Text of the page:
Unique Challenges in Museums
Museums possess many building characteristics different from other public assembly buildings such performance halls, convention centers or libraries. While energy efficiency may not dominate any staff or board meetings, dollars saved could become a revenue source for mission-driven budgets. When a donor is making a gift to a museum, resource consumption is a perfectly legitimate question for its board and staff.
As feedback from museum leaders, here are some common observations to start:
- Museums may not have adequate facility staff or the budget to handle aging infrastructure or deferred maintenance.
- Not all museum staff may be aware of the benefits of energy and water efficiency.
- Lack of building system zoning controls may point to degrees of waste.
- Unexpected visitor surge could add burden to systems designed for different parameters.
- Due to collection care requirements, many museums need to maintain tight control of air quality.
- Energy efficient, quality LED lighting and daylighting inside galleries and public areas are moving beyond nascent practices.
- Green tenant leases could help overall performance.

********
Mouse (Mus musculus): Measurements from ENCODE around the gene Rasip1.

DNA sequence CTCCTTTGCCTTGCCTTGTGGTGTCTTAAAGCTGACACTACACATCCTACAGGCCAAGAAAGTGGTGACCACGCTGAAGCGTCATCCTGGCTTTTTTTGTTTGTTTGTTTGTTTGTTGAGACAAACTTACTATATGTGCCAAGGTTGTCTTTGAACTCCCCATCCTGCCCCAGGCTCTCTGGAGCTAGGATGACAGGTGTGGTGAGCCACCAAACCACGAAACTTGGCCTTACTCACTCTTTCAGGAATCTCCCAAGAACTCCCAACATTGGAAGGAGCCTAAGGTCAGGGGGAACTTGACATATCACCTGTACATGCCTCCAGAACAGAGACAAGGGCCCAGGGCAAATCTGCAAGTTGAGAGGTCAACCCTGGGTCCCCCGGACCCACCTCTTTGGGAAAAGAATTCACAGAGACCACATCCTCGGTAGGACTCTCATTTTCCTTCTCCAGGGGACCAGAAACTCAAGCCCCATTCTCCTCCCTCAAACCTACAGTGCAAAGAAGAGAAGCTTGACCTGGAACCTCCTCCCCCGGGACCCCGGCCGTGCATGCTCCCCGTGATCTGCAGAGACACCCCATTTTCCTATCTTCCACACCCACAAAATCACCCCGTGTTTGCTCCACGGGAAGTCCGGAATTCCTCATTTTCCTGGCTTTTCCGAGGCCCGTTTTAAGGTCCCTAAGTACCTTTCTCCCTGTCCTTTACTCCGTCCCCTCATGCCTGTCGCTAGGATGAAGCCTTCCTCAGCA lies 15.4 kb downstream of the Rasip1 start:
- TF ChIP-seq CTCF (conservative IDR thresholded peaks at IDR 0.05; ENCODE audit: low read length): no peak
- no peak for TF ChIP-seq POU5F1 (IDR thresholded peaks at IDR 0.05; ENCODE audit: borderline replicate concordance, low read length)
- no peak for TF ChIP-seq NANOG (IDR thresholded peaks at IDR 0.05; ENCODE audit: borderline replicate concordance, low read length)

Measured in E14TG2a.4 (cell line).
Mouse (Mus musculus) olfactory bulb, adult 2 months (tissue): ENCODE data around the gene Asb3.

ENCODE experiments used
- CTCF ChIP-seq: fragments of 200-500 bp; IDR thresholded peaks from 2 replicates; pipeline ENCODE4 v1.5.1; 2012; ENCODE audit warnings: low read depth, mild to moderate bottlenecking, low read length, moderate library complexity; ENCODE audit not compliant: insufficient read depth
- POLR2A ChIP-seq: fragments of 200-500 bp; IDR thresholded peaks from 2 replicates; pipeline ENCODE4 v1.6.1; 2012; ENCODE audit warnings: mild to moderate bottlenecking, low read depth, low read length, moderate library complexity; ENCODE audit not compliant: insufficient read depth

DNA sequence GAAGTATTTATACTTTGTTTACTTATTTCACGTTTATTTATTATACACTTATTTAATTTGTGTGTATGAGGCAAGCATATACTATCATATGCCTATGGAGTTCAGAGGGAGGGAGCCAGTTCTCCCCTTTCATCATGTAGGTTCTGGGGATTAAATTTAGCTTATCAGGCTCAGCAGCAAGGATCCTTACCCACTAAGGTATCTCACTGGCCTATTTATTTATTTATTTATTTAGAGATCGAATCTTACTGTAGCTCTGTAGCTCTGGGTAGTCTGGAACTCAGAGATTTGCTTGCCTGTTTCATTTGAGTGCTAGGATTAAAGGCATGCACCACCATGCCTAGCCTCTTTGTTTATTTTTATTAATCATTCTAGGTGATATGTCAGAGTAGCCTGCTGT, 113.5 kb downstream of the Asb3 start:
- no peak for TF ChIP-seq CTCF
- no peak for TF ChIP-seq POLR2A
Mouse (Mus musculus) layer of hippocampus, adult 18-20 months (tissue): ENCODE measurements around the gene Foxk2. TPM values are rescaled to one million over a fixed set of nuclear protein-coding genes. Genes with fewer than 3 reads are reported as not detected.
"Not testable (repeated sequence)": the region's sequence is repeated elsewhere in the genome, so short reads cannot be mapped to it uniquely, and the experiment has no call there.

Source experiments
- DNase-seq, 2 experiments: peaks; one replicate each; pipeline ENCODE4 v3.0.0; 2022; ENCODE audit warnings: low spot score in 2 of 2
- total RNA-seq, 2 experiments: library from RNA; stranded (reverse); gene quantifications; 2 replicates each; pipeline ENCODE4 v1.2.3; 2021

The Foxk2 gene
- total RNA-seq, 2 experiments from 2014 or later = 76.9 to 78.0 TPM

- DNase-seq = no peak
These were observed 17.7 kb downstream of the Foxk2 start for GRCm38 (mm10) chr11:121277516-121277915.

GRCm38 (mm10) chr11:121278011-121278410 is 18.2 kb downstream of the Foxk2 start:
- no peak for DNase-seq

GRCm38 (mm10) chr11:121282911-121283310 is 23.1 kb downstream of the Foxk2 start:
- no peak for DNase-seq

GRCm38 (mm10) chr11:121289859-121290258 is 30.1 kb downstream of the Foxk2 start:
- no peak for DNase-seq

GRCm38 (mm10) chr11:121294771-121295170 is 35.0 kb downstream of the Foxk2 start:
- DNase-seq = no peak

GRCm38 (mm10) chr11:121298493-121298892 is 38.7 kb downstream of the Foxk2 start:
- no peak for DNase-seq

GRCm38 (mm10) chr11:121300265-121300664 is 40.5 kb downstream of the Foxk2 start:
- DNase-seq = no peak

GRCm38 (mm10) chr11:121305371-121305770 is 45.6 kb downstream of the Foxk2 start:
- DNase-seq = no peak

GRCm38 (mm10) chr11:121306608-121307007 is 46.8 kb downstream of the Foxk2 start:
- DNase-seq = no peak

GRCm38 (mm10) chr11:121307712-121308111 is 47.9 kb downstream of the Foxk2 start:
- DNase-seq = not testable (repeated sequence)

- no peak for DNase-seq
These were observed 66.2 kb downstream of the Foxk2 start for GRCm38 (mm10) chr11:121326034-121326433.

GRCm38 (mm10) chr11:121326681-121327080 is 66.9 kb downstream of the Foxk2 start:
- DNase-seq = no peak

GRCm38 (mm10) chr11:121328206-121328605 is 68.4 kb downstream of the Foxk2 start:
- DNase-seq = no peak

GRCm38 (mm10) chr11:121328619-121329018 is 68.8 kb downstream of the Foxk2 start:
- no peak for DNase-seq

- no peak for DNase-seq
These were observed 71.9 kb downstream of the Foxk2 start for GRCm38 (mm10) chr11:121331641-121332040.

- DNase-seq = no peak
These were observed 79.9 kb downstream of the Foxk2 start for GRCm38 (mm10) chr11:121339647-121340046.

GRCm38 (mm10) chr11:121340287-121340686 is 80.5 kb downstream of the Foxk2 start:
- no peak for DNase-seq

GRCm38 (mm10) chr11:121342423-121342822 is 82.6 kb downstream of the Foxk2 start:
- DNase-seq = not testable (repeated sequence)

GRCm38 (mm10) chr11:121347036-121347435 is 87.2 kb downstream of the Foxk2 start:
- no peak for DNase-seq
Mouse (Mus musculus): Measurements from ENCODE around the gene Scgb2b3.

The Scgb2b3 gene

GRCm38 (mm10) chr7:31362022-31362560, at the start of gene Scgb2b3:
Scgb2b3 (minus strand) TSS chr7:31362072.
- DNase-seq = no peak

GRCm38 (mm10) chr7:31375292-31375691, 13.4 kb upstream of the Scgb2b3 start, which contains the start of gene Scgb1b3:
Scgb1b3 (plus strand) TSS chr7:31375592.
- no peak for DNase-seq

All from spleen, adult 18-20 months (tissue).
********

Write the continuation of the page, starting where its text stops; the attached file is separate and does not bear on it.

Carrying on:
While developing the 1-100 ENERGY STAR Score for museums is a major undertaking, voluntary reporting of energy and water use and other key data from museums – of different types, sizes and in different U.S. climate regions – would support such an effort. For example, the Field Museum in Chicago and the Missouri History Museum in St. Louis, both from benchmarking cities, have been active in spreading the benchmarking message. The Cultural Institutions Working Group of the Boston Green Ribbon Commission provides peer learning at the city level. Outside of cities where benchmarking and transparency is required, individual institutions are contributing voluntary efforts. Leaders include the Ohio History Center in Columbus; the Wright Museum of African American History in Detroit; the Science Museum of Minnesota in St. Paul; and the Grand Rapids Art Museum in Grand Rapids. To reach a critical mass for scoring analyses, three to four hundred museums would be necessary.
If your museum is already using Energy Star Portfolio Manager (ESPM) and is willing to share data for this Museum ENERGY STAR project, please contact us here. If you need help to enroll in ESPM, please engage with a local US Green Building Council chapter, a local American Institute of Architects Committee on the Environment (COTE) supporting AIA 2030 goals, or a local workshop offered by IndigoJLD.
Climate Action for Museums was contributed by AMM member Joyce Lee, FAIA, LEED Fellow. Lee is president of IndigoJLD providing green health, planning, benchmarking and design services on exemplary projects. She is among a group of 300 LEED Fellows worldwide and is on the University of Pennsylvania faculty, Joyce served under Mayors Giuliani and Bloomberg, as Chief Architect at the New York City OMB. Her work has received numerous professional awards. Her practice continues to assist cities to establish 2030 Districts and assist companies to reach sustainability and wellness goals. The author would like to thank Peter Bardaglio of the Ithaca 2030 District and Aurora Namnum of Cornell University for their assistance.